January 24 ~ This Day in Music History

compliment

 

National Compliment Day.  Give an extra compliment on National Compliment Day which is observed annually on January 24. A compliment has a powerful effect. It can instill confidence in a child, or validate someone’s hard work.

The OCMS has sticker pages you can put in your student’s music or notebooks to remind him or her how well you think they’re doing.

Always find something to praise in your student’s practice and playing.  You’ll see that it makes a world of difference.

 

. 1776 ~ Ernst Theodor Amadeus Hoffmann, composer

. 1913 ~ Norman Dello Joio, American composer
More information about Dello Joio

. 1919 ~ Leon Kirchner, American composer and pianist

. 1925 ~ Maria (Betty Marie) Tallchief, Prima ballerina: Ballet Russe de Monte Carlo, New York City Ballet; formed ballet troupe and school (1974) which became Chicago City Ballet in 1980, wife of choreographer George Balanchine

. 1936 ~ Jack Scott (Scafone), Singer

. 1936 ~ Benny Goodman and his orchestra recorded one of the all-time greats, Stompin’ at the Savoy, on Victor Records. The song became such a standard, that, literally, hundreds of artists have recorded it, including a vocal version by Barry Manilow. The ‘King of Swing’ recorded the song in a session at the Congress Hotel in Chicago.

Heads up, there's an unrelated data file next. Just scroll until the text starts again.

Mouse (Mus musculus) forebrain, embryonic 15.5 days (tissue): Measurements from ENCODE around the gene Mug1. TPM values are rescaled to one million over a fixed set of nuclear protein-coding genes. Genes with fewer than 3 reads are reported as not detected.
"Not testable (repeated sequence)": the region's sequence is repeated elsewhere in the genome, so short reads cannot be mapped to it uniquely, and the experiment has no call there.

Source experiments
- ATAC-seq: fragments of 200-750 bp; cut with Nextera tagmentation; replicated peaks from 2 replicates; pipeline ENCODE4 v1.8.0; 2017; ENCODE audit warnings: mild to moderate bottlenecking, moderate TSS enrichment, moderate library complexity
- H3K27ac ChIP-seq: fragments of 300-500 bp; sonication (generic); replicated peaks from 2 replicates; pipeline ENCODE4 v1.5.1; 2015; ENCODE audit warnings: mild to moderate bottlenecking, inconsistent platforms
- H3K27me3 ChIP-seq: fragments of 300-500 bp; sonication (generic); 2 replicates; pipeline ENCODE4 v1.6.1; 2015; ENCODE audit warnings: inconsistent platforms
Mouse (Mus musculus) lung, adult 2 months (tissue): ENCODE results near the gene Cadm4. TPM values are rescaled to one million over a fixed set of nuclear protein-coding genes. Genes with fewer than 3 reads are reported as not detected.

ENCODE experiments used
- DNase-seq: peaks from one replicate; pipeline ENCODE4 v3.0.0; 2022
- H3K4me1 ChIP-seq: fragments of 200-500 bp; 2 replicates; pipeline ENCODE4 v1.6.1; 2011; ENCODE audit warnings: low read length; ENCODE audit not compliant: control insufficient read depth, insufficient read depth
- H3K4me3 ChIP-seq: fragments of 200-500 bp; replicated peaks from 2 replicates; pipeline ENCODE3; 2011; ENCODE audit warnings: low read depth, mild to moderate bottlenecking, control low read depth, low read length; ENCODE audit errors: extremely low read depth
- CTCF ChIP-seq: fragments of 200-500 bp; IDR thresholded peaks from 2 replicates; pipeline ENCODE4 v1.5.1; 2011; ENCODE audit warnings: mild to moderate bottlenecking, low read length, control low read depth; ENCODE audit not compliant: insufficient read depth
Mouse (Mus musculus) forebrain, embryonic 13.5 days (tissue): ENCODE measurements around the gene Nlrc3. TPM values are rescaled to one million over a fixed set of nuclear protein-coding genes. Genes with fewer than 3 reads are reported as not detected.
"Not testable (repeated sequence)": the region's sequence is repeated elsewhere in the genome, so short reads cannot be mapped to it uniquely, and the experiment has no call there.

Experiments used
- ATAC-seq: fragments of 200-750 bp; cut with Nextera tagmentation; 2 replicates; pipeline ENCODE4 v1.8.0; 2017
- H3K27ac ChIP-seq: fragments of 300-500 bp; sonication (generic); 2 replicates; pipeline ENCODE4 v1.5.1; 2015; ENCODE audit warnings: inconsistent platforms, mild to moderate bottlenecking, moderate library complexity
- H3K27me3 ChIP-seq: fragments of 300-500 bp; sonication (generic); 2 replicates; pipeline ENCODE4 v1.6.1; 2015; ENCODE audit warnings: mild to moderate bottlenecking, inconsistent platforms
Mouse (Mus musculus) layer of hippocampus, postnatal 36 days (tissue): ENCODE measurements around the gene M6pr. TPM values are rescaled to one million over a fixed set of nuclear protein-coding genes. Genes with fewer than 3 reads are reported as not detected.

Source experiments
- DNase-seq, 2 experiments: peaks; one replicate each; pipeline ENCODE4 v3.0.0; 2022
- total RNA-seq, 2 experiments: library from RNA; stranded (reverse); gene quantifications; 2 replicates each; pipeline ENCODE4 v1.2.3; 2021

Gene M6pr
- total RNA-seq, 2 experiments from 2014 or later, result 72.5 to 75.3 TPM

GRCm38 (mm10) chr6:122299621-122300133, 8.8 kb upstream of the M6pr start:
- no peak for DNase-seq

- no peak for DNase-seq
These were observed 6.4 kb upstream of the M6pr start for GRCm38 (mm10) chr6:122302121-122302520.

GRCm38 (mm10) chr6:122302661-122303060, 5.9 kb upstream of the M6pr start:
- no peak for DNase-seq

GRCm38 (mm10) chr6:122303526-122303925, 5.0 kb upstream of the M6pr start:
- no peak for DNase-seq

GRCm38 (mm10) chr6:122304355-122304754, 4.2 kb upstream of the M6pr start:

. 1937 ~ Bobby Scott, Singer, pianist, songwriter

. 1939 ~ Doug Kershaw, Cajun fiddle, songwriter, singer

. 1941 ~ Neil Diamond, American pop-rock singer and songwriter

. 1941 ~ Ray Stevens, Singer and entertainer

. 1942 ~ Abie’s Irish Rose was first heard on NBC radio this day as part of “Knickerbocker Playhouse”. The program was a takeoff on the smash play from Broadway that ran for nearly 2,000 performances. Sydney Smith played the part of Abie. Rosemary Murphy was played by Betty Winkler.

. 1973 ~ ‘Little’ Donny Osmond, of the famed Osmond Brothers/Family, received a gold record for his album, “Too Young”. When he played the gold-plated disc on his Mickey Mouse phonograph, all he heard was Ben by ‘little’ Michael Jackson, a competitor in the ‘Kids Who Sing Really High Awards’ battle.